The Greeks named this a smelly shrub.
by Steven W. Brown, AIFD
Photo courtesy of California
Cut Flower Commission
1 A POPULAR FILLER. Pronounced
“oz-o-THAM-nus di-os-mi-FO-lee-um,” this flower has become popular on
world markets as a filler material for many types of arrangements. The
stems of this shrub are mostly woody and have approximately
one-half-inch-long linear fuzzy leaves. It usually grows to about 2 feet
to 3 feet high. The tiny white or pink flowers appear in clusters at the
ends of the branches.
2 AROMATIC FOLIAGE. The blossoms of
rice flowers do not have fragrance, but when the leaves are crushed,
they have a strong aroma. The botanical name refers to this; the Greek
word “ozo” means “to smell,” and “thamnos” means “shrub.” Avoid long
periods of exposure to rice flowers, or itchy skin and hay-feverlike
reactions such as runny nose and itchy eyes and throat might occur.
3 FAMILY RELATIONS. Rice flower is a
member of the Asteraceae, or Compositae, (aster or daisy) family. Common
relatives include chrysanthemums, marigolds, sunflowers, Zinnias and
4 AUSSIE BORN. Ozothamnus is a
native of Australia and New Zealand. It is commercially produced in
southern Queensland, Australia. Much of the product grown there is
exported to Asian markets, where it is extremely popular for its flowers
and fragrance. Ozothamnus is available from August through December from
Australia and from August through May from California.
5 SHOPPER ALERT. Purchase rice
flowers when about half of the small buds or “grains” look full and
puffy but not open. Avoid bunches that show too many open buds. Mature
blossoms will fall apart, and immature blossoms will wilt. Avoid bunches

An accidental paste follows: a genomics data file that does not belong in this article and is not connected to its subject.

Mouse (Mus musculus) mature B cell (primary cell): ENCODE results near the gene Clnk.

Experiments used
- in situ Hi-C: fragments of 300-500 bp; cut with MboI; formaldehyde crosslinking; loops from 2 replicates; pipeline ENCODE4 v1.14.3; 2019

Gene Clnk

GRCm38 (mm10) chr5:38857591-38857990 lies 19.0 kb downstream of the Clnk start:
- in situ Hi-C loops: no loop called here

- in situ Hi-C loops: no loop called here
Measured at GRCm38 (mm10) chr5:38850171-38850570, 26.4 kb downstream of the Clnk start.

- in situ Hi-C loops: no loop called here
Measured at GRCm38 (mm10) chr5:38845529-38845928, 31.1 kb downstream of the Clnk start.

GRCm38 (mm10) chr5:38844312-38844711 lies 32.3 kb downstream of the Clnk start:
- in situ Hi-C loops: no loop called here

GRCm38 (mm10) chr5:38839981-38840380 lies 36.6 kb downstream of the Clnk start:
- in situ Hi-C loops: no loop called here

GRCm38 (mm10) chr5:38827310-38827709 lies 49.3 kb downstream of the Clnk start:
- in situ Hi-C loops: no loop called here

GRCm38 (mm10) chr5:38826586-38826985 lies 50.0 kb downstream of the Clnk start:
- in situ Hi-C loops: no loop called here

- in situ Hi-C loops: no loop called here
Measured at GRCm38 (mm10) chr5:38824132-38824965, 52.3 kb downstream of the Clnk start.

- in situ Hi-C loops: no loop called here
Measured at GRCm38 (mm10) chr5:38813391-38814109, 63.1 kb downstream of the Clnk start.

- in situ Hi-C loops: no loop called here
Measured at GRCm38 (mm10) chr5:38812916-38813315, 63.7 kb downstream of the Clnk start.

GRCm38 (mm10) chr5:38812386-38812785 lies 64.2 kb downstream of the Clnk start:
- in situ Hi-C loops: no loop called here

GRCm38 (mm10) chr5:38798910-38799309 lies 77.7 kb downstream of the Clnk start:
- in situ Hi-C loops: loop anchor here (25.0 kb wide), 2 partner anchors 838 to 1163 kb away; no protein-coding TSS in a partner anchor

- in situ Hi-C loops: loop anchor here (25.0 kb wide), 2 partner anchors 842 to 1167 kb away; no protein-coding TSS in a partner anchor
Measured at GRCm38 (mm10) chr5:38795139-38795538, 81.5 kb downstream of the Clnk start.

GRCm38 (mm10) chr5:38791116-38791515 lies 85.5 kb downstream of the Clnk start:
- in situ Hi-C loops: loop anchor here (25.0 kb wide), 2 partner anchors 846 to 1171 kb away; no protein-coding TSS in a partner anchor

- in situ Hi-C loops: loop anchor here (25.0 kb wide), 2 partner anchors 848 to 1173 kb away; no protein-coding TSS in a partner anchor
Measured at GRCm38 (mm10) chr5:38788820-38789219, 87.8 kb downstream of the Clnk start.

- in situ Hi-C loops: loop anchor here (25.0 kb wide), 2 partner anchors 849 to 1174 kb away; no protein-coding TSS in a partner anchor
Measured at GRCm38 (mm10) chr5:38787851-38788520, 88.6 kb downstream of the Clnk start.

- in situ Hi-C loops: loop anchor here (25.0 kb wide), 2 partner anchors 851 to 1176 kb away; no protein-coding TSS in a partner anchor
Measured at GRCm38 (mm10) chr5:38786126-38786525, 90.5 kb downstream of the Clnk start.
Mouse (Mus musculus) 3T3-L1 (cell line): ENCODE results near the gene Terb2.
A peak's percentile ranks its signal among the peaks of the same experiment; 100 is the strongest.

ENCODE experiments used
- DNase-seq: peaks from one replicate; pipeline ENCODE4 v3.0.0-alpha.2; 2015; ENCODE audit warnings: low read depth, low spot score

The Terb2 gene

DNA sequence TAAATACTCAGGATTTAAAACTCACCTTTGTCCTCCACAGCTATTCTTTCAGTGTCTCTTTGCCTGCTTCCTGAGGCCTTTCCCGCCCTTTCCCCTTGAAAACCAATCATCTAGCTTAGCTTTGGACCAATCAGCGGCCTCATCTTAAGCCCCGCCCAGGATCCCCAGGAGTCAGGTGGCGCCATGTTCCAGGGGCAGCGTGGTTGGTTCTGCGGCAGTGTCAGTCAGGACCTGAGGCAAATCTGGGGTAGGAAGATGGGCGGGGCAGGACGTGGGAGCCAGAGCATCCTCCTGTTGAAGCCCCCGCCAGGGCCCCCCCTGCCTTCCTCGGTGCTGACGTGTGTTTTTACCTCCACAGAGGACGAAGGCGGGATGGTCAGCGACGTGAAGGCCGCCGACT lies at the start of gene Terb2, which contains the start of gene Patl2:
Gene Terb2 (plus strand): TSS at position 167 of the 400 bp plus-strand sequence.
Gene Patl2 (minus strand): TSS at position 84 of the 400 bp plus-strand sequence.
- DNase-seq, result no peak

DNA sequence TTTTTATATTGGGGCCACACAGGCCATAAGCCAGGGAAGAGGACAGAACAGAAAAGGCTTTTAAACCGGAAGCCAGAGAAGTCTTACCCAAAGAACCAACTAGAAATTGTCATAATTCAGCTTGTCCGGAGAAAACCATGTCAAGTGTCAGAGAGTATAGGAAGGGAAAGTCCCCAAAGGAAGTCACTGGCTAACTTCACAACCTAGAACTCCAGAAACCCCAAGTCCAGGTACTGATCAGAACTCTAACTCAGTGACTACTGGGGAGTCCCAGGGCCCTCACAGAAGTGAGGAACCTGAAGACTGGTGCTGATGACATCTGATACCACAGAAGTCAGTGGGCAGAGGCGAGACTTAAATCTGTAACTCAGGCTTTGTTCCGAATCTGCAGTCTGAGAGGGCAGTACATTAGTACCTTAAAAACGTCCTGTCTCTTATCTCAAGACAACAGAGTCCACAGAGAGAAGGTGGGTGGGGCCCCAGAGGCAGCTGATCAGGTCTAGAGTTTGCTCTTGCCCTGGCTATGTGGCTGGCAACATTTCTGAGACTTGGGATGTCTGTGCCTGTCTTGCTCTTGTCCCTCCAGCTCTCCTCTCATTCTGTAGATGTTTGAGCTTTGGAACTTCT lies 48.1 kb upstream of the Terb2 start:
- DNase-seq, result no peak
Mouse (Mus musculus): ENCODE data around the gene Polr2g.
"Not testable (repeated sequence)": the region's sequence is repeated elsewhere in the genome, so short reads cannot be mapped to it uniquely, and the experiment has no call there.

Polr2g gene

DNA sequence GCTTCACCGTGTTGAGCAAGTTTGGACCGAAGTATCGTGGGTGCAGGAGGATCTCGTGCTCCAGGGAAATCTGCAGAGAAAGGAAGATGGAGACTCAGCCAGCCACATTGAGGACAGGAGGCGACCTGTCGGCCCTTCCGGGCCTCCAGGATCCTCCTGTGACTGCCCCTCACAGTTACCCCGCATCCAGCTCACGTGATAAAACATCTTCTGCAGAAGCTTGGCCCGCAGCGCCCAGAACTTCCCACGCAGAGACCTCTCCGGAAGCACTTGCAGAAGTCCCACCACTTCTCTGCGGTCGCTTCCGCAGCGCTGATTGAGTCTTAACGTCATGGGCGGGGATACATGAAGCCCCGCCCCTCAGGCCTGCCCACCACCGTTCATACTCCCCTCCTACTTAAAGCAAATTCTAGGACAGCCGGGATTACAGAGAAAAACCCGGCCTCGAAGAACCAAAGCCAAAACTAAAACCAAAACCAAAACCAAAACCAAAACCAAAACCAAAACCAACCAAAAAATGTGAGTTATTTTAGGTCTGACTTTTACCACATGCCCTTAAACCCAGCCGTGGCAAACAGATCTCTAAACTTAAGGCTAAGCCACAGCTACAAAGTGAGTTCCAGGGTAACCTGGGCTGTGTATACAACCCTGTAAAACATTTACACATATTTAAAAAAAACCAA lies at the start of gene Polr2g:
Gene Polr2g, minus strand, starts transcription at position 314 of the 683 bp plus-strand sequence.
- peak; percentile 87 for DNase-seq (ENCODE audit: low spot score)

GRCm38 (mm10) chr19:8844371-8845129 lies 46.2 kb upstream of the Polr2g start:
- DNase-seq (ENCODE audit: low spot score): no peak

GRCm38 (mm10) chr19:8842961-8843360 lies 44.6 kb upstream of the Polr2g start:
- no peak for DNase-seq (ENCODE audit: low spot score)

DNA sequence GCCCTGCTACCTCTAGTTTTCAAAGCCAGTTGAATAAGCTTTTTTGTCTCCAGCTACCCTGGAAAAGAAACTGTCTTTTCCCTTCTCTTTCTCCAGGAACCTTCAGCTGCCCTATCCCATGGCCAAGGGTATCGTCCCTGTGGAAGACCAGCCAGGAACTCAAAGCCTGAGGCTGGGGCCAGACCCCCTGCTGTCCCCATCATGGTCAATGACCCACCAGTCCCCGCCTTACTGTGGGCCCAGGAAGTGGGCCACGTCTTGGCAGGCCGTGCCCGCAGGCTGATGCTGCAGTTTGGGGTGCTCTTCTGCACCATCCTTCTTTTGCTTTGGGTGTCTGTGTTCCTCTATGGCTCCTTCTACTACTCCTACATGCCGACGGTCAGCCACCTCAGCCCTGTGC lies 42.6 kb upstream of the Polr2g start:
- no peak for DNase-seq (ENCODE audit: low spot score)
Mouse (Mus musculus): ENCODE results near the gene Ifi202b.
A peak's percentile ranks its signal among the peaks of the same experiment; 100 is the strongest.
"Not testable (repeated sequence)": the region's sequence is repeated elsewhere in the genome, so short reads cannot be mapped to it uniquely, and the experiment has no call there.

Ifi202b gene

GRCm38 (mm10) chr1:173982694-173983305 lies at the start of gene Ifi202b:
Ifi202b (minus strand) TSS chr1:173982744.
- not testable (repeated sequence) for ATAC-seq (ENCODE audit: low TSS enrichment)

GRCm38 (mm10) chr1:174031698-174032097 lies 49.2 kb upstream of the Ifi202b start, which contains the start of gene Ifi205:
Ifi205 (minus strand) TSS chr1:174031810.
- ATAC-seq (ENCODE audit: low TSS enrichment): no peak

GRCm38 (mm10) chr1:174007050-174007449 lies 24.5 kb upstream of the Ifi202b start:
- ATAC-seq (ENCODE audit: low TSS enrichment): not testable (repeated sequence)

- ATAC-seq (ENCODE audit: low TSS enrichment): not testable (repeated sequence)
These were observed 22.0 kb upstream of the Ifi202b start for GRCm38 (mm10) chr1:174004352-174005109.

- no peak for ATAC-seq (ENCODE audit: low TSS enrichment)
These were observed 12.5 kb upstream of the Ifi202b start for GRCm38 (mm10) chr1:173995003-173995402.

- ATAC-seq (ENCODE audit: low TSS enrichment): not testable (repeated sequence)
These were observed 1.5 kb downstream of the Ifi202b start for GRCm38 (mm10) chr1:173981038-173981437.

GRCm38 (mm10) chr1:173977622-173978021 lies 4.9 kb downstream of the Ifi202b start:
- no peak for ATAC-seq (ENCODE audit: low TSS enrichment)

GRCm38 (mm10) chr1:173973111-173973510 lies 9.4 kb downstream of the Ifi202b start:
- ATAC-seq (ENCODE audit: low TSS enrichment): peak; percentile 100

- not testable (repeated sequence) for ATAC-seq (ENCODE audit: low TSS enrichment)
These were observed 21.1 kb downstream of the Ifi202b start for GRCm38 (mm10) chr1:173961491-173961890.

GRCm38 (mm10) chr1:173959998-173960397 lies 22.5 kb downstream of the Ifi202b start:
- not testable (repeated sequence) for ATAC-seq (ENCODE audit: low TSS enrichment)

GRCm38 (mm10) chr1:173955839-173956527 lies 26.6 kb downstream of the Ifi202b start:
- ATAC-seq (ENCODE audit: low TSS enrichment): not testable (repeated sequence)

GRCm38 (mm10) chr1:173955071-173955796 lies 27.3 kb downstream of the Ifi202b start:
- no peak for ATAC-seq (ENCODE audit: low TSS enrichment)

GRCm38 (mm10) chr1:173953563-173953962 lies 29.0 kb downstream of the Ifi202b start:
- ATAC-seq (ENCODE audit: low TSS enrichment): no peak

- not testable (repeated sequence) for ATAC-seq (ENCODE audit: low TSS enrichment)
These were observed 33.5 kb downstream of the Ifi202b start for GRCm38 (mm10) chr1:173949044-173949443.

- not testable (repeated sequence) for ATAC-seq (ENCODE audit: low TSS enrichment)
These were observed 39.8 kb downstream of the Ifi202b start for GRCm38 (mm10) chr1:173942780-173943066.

that show signs of leaf drop.
6 HANDLING TECHNIQUES. Unpack the
product as soon as it arrives in the shop. Remove all packing materials
and any foliage on the stems that would fall below the water line. Dip
or place the stems into a hydrating solution following package
directions, then put them into a properly prepared fresh flower-food
7 CONDITION AND HARDEN. After
processing rice flowers, allow the stems to take up water for at least
two hours. Misting the flowers while they are conditioning is
beneficial. Harden these stems in a floral refrigerator at 34 F to 38 F
for at least two hours before designing with or selling them.
8 VASE LIFE. Rice flowers will last
from seven to 14 days in fresh arrangements. They need to be kept away
from drafts and direct sunlight, electronic appliances and other sources
of heat. Misting, cooling at night and changing the vase water at least
every other day will help these blossoms to last well.
9 FOREVER AND EVER. Ozothamnus was
formerly named Helichrysum—“the everlastings.” These flowers are
suitable for drying and will last well in permanent designs.
10 OTHER USES. Oil derived from
Ozothamnus diosmifolium can be used as a room deodorizer and as a
Steven W. Brown, AIFD, is a professor and department chair of
horticulture and floristry at City College of San Francisco with 26
years of consulting and educational experience in the floral industry.
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